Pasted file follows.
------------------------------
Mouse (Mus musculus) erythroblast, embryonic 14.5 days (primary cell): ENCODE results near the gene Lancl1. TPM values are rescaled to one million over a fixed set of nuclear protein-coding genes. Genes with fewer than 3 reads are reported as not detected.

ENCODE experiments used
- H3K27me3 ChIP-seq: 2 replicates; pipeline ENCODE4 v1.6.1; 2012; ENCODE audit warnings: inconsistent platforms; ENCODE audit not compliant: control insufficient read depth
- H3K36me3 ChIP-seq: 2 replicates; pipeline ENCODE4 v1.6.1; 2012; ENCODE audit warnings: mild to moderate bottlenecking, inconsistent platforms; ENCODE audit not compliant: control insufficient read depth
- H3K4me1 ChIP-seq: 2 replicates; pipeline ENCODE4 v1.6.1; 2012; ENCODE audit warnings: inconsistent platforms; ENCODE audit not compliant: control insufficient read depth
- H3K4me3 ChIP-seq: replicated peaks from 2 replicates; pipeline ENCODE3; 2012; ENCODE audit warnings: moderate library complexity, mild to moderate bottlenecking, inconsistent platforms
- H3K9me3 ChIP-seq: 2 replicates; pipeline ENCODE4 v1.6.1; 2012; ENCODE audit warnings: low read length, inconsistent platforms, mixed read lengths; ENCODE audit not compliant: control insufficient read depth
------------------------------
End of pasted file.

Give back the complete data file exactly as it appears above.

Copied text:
Mouse (Mus musculus) erythroblast, embryonic 14.5 days (primary cell): ENCODE results near the gene Lancl1. TPM values are rescaled to one million over a fixed set of nuclear protein-coding genes. Genes with fewer than 3 reads are reported as not detected.

ENCODE experiments used
- H3K27me3 ChIP-seq: 2 replicates; pipeline ENCODE4 v1.6.1; 2012; ENCODE audit warnings: inconsistent platforms; ENCODE audit not compliant: control insufficient read depth
- H3K36me3 ChIP-seq: 2 replicates; pipeline ENCODE4 v1.6.1; 2012; ENCODE audit warnings: mild to moderate bottlenecking, inconsistent platforms; ENCODE audit not compliant: control insufficient read depth
- H3K4me1 ChIP-seq: 2 replicates; pipeline ENCODE4 v1.6.1; 2012; ENCODE audit warnings: inconsistent platforms; ENCODE audit not compliant: control insufficient read depth
- H3K4me3 ChIP-seq: replicated peaks from 2 replicates; pipeline ENCODE3; 2012; ENCODE audit warnings: moderate library complexity, mild to moderate bottlenecking, inconsistent platforms
- H3K9me3 ChIP-seq: 2 replicates; pipeline ENCODE4 v1.6.1; 2012; ENCODE audit warnings: low read length, inconsistent platforms, mixed read lengths; ENCODE audit not compliant: control insufficient read depth